The BLOX Summit invites to ‘Build Back Better’ in the light of urbanisation challenges, amplified by the Covid-19 pandemic. Consequently, BLOX Global is inviting partnerships to Build Back Better sustainable solutions aligned with the UN’s 17 SDGs.
Please note: You can also stream on-demand after the live event on the same link.
What is the meaning of Building Back Better?
Two years after the Indian Ocean tsunami and earthquake of December 26, 2004,
Build Back Better (BBB) was created in an attempt to guide the long road towards
Build Back Better was defined and officially used in the United Nations Sendai
Framework for Disaster Risk Reduction. It is the implementation of recovery,
rehabilitation and reconstruction phases after a disaster to increase the resilience of
nations and communities.
Large scale disasters cause extensive damages required for the full functioning of a
community. An inclusive and comprehensive disaster recovery framework serves as
an agreed way forward to simplify the recovery process thereby maintaining or even
improving development trajectories while ensuring adherence to Build Back Better
A key learning from Build Back Better is to invite decision-makers from other relevant
players outside the industry to facilitate partnership to ‘build better in the future’, as
it will ultimately have a more solid effect on tomorrow’s sustainable urban solutions.
BuildBackBetter post Covid-19
The consequences of Covid-19 have accelerated the need for collaboration between the
world’s political leaders, institutions, organizations, academics, and businesses. As the
corona crisis gradually abates in some countries, attention is turning towards stimulus
measures that facilitate recovery.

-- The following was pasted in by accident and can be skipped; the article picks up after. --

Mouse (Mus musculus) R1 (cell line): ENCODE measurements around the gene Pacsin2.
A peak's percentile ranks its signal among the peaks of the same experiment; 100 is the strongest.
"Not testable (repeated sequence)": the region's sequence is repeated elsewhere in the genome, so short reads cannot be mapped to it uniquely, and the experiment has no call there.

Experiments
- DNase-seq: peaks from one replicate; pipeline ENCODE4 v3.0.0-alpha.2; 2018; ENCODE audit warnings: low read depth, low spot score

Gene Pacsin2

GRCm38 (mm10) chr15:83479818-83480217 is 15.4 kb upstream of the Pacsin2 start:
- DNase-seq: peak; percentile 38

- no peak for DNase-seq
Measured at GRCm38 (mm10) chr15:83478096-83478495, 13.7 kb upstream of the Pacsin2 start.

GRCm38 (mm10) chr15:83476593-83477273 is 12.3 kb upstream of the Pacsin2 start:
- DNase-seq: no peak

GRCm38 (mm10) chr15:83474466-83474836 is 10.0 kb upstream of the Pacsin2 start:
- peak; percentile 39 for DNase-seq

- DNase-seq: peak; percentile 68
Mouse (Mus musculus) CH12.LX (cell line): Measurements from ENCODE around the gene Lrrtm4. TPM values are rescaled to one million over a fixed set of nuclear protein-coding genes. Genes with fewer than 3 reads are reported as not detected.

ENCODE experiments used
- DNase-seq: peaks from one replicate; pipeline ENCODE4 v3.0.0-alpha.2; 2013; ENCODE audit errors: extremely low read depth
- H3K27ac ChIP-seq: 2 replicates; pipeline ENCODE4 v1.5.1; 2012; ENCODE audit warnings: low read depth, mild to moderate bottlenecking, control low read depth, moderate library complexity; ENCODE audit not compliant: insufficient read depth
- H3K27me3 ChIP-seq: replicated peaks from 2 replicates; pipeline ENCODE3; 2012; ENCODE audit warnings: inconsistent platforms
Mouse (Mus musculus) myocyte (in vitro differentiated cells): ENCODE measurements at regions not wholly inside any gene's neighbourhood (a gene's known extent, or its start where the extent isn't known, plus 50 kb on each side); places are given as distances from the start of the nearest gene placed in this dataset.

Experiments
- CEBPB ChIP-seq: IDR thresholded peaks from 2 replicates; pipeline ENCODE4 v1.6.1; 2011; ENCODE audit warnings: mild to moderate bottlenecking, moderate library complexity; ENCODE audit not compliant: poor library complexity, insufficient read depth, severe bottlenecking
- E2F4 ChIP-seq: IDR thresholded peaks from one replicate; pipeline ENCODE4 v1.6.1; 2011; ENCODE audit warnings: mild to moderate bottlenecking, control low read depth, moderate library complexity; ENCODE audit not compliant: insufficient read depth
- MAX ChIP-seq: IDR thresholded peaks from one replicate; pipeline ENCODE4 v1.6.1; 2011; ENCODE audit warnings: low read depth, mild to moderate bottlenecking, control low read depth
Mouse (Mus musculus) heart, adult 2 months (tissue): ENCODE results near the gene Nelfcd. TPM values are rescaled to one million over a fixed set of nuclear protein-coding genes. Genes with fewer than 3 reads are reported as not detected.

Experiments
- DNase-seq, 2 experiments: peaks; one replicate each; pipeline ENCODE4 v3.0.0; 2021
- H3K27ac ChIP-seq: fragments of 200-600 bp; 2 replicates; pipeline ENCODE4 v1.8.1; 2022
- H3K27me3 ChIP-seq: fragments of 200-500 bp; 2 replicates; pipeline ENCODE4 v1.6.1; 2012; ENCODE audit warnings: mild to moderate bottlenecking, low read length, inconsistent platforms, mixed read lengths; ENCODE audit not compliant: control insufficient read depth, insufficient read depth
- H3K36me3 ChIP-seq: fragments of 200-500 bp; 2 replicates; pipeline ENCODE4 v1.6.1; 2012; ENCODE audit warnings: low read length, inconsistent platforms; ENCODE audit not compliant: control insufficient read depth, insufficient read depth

Build Back Better should be the guiding principle in the aftermath of the pandemic. This
means, not only ensuring swift recovery but implementing strategies that protect
prosperity in the long term.
The Covid-19 pandemic is already exacerbating negative trends in urban planning. For
example, urban planning has created a reliance on private cars in many cities. The
COVID-19 pandemic could exacerbate this trend through an increase in demand for less
Transforming urban areas into livable and sustainable places can help address multiple
issues outlined by the SDGs while simultaneously working towards a healthier and
more sustainable livelihood.
Build Back Better and the built environment
Build Back Better and the built environment demand that we search for ways to build
An example; many resources used in construction such as concrete, wood, cement and
metal etc., are characterized by a long life cycle with low flexibility after construction.
Therefore, it is particularly important to think ‘build back better’ through sustainable
materials e.g. wood, recycled plastics, ferrock, bamboo, rammed earth and straw bales
Besides sustainable materials, Build Back Better is also related to vigilant leadership,
revisions of business models and supply chain management.
The essence is to provide a framework for decision-makers, industry leaders and
political figures to build back better new communities, because “business as usual” is
not an option if we are to reach the UN’s SDGs.